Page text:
"Greased Lightning" is about America’s love affair with cars and teenagers’ love of speed. According to Rolling Stones’ excellent history Rock of Ages, "American automakers were asserting their products’ virtues of speed and power, turning the 1957 models into rocketship fantasies with nose cones, chrome grills, and razor sharp fins." This song is not just a catalog of car accessories, but instead a real insight into the dreams of these guys. After all, this is not a real car Kenickie’s singing about, but an unreachable fantasy car (which is why it may be better if we don’t actually see it onstage), the ultimate, luxury, high-performance, drag racing car, with high-priced accessories for speed and performance (lifters, fins, fuel injection), and also for automotive sex appeal (palomino dashboard, purple frenched tail lights, twin tail pipes). And it’s clear from the details that this will be a car intended for drag racing, the gladiator sport of 1950s teenagers, an extreme and dangerous sport pitting one man against one man, in what was sometimes a battle to actual death. (Kenickie acknowledges this danger, and even knows how to diminish it with a fuel-injection cut-off, which stops the flow of gasoline in the event of a crash, in order to lower the danger of an explosion.) Drag racing was illegal, sometimes deadly… and really sexy! Skill and success in drag racing could always get a guy laid, as Kenickie well knows (or at least imagines): "You know that ain’t no shit; I’ll be gettin’ lots of tit in Greased Lightning. . . You know that I ain’t braggin’; she’s a real pussy wagon…"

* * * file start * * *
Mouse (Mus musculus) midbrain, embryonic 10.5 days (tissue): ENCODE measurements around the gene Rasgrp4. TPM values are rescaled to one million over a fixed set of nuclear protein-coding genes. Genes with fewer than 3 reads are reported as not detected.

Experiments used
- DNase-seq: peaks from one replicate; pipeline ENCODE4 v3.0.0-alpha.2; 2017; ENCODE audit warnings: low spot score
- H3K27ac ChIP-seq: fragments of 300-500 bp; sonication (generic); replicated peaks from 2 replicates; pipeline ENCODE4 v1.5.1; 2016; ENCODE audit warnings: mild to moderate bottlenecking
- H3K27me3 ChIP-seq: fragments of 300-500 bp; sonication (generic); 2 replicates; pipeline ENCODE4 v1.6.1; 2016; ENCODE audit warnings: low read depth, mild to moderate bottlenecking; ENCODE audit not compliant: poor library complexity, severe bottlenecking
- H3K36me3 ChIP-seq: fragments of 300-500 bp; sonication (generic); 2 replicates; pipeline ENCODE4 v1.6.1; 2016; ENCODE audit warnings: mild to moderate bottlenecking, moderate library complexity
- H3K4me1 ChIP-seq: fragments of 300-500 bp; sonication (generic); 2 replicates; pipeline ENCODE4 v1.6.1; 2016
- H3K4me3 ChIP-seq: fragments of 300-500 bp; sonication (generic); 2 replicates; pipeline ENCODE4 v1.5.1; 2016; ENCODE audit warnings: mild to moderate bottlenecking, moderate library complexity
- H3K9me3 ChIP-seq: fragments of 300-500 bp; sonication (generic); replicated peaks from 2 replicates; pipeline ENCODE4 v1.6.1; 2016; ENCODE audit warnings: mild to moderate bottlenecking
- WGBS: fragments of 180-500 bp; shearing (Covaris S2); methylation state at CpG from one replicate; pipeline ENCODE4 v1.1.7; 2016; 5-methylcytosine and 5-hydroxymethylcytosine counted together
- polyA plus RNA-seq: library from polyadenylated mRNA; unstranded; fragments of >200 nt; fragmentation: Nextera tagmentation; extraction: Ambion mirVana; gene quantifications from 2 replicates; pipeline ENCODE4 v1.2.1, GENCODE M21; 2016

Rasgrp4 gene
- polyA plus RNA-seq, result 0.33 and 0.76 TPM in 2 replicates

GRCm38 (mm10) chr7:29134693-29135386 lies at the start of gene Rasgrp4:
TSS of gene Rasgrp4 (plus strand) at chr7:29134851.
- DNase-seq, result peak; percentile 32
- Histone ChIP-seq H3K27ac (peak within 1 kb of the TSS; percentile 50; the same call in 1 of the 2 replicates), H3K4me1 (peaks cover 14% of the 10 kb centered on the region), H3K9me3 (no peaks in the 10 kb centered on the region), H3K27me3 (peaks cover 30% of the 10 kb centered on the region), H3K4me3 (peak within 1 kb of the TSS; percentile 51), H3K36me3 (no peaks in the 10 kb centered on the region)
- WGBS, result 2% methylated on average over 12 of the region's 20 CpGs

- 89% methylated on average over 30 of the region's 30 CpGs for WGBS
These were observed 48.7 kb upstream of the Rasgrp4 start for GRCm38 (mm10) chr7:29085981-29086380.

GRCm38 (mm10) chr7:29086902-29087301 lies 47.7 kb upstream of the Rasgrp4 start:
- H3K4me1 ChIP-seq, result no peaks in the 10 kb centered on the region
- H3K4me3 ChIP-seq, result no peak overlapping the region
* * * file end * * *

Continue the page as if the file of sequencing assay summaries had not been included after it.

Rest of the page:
But the song also tells us that Kenickie doesn’t really know much about drag racing or about customizing cars. A true drag racing enthusiast knows that the accessories Kenickie dreams of don’t all make sense together. For example, the "four-barrel quads" refers to a carburetor, but a car with fuel injection (as in his "fuel injection cut-off") doesn’t have a carburetor – those two things would not be on the same car. And no one would chrome-plate connecting rods; chrome-plating was just for show and nobody can see connecting rods on a car. And though palomino leather was popular for car interiors, no one would put palomino leather on a dashboard. Finally, a kid in 1959 would either make his car look good or go fast; no kid had the money to do both (although you could argue that this is just a fantasy). In fact, a drag car that looked too good was the sure sign of a driver who wasn’t really serious about racing. It’s safe to assume that Kenickie probably knows very little about cars or drag racing, which gives this lyric far more complexity, humor, and character detail than it seems.